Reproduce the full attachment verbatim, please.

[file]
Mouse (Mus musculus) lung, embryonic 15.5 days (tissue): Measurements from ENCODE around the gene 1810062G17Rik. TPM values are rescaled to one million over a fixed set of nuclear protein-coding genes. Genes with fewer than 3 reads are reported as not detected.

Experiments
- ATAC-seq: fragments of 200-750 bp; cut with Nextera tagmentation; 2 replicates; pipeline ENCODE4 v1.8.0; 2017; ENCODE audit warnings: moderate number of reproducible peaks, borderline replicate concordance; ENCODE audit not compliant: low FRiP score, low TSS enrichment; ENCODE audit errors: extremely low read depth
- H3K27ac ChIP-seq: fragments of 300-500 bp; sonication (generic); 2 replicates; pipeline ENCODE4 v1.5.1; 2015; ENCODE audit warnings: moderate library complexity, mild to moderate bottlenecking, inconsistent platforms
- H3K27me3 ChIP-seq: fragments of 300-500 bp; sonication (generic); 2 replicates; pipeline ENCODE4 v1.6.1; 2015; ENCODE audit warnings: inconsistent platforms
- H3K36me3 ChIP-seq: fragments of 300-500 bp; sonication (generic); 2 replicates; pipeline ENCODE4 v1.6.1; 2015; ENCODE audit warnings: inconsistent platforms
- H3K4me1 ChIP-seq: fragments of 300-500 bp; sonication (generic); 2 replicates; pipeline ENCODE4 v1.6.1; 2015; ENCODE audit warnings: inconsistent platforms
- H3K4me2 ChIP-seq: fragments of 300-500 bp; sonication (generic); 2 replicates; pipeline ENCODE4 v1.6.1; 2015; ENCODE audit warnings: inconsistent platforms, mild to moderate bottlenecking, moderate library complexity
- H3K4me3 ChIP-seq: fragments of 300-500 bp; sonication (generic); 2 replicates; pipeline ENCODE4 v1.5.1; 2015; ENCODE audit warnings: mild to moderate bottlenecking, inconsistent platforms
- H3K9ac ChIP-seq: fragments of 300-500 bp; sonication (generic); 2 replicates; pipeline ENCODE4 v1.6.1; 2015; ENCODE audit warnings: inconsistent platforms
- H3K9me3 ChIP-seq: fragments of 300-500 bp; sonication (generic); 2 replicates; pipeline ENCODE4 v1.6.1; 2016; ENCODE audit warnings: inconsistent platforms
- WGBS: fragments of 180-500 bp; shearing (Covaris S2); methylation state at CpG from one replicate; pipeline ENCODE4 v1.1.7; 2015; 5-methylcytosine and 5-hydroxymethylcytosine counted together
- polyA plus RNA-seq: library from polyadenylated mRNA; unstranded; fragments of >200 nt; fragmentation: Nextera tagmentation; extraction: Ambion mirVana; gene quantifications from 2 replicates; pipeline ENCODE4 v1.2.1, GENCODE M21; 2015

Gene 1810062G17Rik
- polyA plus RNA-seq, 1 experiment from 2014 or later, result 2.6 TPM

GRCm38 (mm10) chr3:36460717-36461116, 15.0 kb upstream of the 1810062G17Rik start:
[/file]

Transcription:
Mouse (Mus musculus) lung, embryonic 15.5 days (tissue): Measurements from ENCODE around the gene 1810062G17Rik. TPM values are rescaled to one million over a fixed set of nuclear protein-coding genes. Genes with fewer than 3 reads are reported as not detected.

Experiments
- ATAC-seq: fragments of 200-750 bp; cut with Nextera tagmentation; 2 replicates; pipeline ENCODE4 v1.8.0; 2017; ENCODE audit warnings: moderate number of reproducible peaks, borderline replicate concordance; ENCODE audit not compliant: low FRiP score, low TSS enrichment; ENCODE audit errors: extremely low read depth
- H3K27ac ChIP-seq: fragments of 300-500 bp; sonication (generic); 2 replicates; pipeline ENCODE4 v1.5.1; 2015; ENCODE audit warnings: moderate library complexity, mild to moderate bottlenecking, inconsistent platforms
- H3K27me3 ChIP-seq: fragments of 300-500 bp; sonication (generic); 2 replicates; pipeline ENCODE4 v1.6.1; 2015; ENCODE audit warnings: inconsistent platforms
- H3K36me3 ChIP-seq: fragments of 300-500 bp; sonication (generic); 2 replicates; pipeline ENCODE4 v1.6.1; 2015; ENCODE audit warnings: inconsistent platforms
- H3K4me1 ChIP-seq: fragments of 300-500 bp; sonication (generic); 2 replicates; pipeline ENCODE4 v1.6.1; 2015; ENCODE audit warnings: inconsistent platforms
- H3K4me2 ChIP-seq: fragments of 300-500 bp; sonication (generic); 2 replicates; pipeline ENCODE4 v1.6.1; 2015; ENCODE audit warnings: inconsistent platforms, mild to moderate bottlenecking, moderate library complexity
- H3K4me3 ChIP-seq: fragments of 300-500 bp; sonication (generic); 2 replicates; pipeline ENCODE4 v1.5.1; 2015; ENCODE audit warnings: mild to moderate bottlenecking, inconsistent platforms
- H3K9ac ChIP-seq: fragments of 300-500 bp; sonication (generic); 2 replicates; pipeline ENCODE4 v1.6.1; 2015; ENCODE audit warnings: inconsistent platforms
- H3K9me3 ChIP-seq: fragments of 300-500 bp; sonication (generic); 2 replicates; pipeline ENCODE4 v1.6.1; 2016; ENCODE audit warnings: inconsistent platforms
- WGBS: fragments of 180-500 bp; shearing (Covaris S2); methylation state at CpG from one replicate; pipeline ENCODE4 v1.1.7; 2015; 5-methylcytosine and 5-hydroxymethylcytosine counted together
- polyA plus RNA-seq: library from polyadenylated mRNA; unstranded; fragments of >200 nt; fragmentation: Nextera tagmentation; extraction: Ambion mirVana; gene quantifications from 2 replicates; pipeline ENCODE4 v1.2.1, GENCODE M21; 2015

Gene 1810062G17Rik
- polyA plus RNA-seq, 1 experiment from 2014 or later, result 2.6 TPM

GRCm38 (mm10) chr3:36460717-36461116, 15.0 kb upstream of the 1810062G17Rik start: